As a new school year rapidly approaches, I am pondering the year that is past. Successes, failures, flops, and everything in between. And these reflections are not limited to lessons and instruction.
I am thinking about the physical organization of my room, routines and procedures, culture and climate, contacting parents, after school programs, grant writing, supplies and materials that I will need, time management before, during, and after school, the list continues to grow on a daily basis.
One thing I learned last year is that I tried to do way too much.
Between running two after school programs, being a member of the Instructional Leadership Team (ILT), and trying to revolutionize the way I taught by using homemade instructional videos, writing original performance pieces (that never quite turned out the way I wanted), and using read alouds and other ELA based instructional practices in my music classes, I spread myself way too thin and burnt out more than once throughout the year.
This year I am starting with a minimalist approach. My main focus is going to be the culture and climate in my classroom.
To give a bit of context, I teach in Chicago Public Schools in an area known for its poverty and high crime rate. Many of my students are lacking social emotional skills that are essential for someone entering the workforce. Luckily I teach pre-kindergarten – 8th grade and I can still help to teach and instill productive personal traits in my students before going to high school.
I am going to focus on establishing an environment that is physically and emotionally safe and respectful of all students and adults who enter my room. I had one class in particular last year with whom I did not establish as respectful of an environment as I thought I had.
I rushed the beginning of my year wanting to jump into rigorous instruction as soon as possible, somehow not realizing that I can deliver rigorous instruction while still focusing on my culture and climate at the same time. As a result I lost a lot of time at the end of the year having to repair what I had overlooked at the beginning.
With this in mind I am still going to plan rigorous lesson but I am going to do so while still placing a focus on the culture and climate of my classroom. I plan on building this through student discussion using accountable talk, self and peer assessments, and of course some team building songs and games.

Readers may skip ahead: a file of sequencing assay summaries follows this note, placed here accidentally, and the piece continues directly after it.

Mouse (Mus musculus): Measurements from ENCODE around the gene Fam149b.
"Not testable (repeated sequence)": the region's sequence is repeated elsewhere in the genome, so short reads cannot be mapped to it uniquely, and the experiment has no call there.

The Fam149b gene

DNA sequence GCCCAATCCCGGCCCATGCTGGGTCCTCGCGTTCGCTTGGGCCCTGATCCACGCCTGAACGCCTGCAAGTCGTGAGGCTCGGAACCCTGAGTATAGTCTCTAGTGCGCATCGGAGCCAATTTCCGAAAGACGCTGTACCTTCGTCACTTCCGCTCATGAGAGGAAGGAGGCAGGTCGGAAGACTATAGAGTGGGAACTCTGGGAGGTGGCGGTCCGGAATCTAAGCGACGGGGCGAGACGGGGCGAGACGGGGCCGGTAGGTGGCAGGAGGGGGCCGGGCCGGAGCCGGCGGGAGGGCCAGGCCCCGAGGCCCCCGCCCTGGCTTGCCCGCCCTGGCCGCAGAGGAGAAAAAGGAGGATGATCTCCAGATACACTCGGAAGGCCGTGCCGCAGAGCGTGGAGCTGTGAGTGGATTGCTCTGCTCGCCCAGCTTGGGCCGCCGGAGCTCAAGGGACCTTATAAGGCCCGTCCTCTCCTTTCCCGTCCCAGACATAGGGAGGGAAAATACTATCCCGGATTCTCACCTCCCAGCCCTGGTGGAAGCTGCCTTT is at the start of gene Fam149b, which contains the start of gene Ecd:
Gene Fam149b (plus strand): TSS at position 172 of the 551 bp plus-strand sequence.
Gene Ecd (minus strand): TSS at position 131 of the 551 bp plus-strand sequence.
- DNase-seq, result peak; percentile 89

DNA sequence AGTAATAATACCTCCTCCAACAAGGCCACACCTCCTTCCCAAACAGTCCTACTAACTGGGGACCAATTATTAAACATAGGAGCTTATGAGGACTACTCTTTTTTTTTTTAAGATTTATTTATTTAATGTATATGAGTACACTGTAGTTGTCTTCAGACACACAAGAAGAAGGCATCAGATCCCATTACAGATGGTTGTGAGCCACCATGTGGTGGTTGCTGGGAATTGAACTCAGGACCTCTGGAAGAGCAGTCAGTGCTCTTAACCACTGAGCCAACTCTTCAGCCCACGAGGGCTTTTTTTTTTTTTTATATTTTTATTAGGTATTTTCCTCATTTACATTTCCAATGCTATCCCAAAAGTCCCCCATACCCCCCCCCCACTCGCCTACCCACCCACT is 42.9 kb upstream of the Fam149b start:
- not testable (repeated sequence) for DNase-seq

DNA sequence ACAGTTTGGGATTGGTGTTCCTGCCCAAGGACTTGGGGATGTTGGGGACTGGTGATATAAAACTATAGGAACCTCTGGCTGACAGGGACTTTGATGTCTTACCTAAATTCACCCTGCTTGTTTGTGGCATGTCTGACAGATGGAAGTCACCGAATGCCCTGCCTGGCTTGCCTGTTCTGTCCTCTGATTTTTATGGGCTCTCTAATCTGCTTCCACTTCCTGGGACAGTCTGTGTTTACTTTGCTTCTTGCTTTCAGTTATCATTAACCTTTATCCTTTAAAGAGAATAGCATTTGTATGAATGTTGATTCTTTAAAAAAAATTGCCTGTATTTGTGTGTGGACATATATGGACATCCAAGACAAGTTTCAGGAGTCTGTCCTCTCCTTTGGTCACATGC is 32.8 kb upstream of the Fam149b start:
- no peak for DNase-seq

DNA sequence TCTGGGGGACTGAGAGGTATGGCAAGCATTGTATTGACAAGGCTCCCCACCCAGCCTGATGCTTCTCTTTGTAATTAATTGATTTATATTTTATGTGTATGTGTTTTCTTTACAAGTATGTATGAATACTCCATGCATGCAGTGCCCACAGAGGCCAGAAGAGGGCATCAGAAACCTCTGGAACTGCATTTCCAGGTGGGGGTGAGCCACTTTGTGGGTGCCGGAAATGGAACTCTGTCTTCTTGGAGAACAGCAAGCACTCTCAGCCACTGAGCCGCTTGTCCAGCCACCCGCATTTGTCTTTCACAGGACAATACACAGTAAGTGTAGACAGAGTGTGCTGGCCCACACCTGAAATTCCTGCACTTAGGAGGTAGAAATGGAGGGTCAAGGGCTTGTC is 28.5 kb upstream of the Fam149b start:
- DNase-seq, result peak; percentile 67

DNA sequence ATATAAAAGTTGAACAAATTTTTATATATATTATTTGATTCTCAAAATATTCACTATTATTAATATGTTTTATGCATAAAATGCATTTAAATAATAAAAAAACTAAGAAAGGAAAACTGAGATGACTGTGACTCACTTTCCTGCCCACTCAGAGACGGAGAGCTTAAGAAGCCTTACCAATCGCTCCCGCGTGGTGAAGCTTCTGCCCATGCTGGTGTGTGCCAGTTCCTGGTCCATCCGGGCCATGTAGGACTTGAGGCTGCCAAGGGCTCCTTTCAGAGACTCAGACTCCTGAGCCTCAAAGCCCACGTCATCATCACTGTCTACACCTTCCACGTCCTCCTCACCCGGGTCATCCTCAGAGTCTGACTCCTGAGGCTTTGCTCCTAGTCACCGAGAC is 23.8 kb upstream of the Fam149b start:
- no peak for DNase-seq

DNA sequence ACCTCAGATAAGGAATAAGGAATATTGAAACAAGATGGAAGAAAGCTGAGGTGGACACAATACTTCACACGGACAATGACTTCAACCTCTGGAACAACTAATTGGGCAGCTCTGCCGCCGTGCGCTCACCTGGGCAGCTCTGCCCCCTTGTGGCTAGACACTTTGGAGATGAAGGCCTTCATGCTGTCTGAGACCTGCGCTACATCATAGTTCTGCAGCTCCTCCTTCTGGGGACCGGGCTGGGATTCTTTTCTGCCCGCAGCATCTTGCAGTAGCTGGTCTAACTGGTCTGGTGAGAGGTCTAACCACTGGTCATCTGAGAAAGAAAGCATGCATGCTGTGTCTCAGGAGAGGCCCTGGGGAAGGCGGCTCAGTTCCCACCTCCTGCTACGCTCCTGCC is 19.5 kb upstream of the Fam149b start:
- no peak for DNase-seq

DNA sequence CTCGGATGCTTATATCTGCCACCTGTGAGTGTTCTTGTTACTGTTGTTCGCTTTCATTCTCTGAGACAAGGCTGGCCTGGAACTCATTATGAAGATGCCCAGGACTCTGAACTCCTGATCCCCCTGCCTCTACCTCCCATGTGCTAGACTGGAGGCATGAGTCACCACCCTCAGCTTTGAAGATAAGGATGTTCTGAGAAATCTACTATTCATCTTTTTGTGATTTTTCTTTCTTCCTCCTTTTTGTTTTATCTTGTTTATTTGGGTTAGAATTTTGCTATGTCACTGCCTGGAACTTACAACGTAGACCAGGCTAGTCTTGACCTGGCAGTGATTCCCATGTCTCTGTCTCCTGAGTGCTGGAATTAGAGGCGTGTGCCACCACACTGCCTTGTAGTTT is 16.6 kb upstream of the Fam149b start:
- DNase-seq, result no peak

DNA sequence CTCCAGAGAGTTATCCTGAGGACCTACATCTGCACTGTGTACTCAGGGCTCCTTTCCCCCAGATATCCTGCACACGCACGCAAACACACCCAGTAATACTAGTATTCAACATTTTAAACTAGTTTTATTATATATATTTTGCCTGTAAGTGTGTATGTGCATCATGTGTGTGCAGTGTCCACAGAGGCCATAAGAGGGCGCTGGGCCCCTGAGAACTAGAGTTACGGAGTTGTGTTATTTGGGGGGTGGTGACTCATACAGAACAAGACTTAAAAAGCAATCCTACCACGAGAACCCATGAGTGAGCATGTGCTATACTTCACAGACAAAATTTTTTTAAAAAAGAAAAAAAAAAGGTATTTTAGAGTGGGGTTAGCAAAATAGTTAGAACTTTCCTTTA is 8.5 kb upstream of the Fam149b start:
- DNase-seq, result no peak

As the year progresses I plan to continue focusing on culture and climate in varying degrees.
My ultimate goal is that my students get to a point where they are completely self sufficient and they run class with little to no help from me.
For this to come to fruition I must be aware of when things are not going as well as intended and then be able to determine the source, whether it is one student is having a rough day and they just need some time to chill out, or the larger relationships in the classroom, student-to-student and student-to-teacher, are beginning to break down, requiring action that is both appropriate and purposeful.
I have faith that as I keep myself attuned to the environment in my classroom and remain responsive to the the ever changing nuances of my developing young people, that my ultimate goal will be a success.
While many students/educators have already begun their new school year I am still in my final week of summer break before going back for a week to staff professional development .
A new year with new opportunities!
However, with education and teachers receiving a lot of attention and scrutiny from politicians and the media having often being deprived the necessary tools for success, there is a lot to contemplate.
Let me be clear, I use the term ‘tools’ in reference to funding for supplies, personnel, and academic and athletic programming. And I do not limit academic programing to the involvement of what is considered the ‘core subjects’ but to all subjects that need to be taught to develop the whole child. The term ‘success’ is being referred to as it has been defined by those who have never taught or even observed a teacher other than their own from childhood.
What is viewed as success (test scores) in education, in my opinion, is not a true measure of success at all. All that is important is that other adults view the school and it’s students as successful.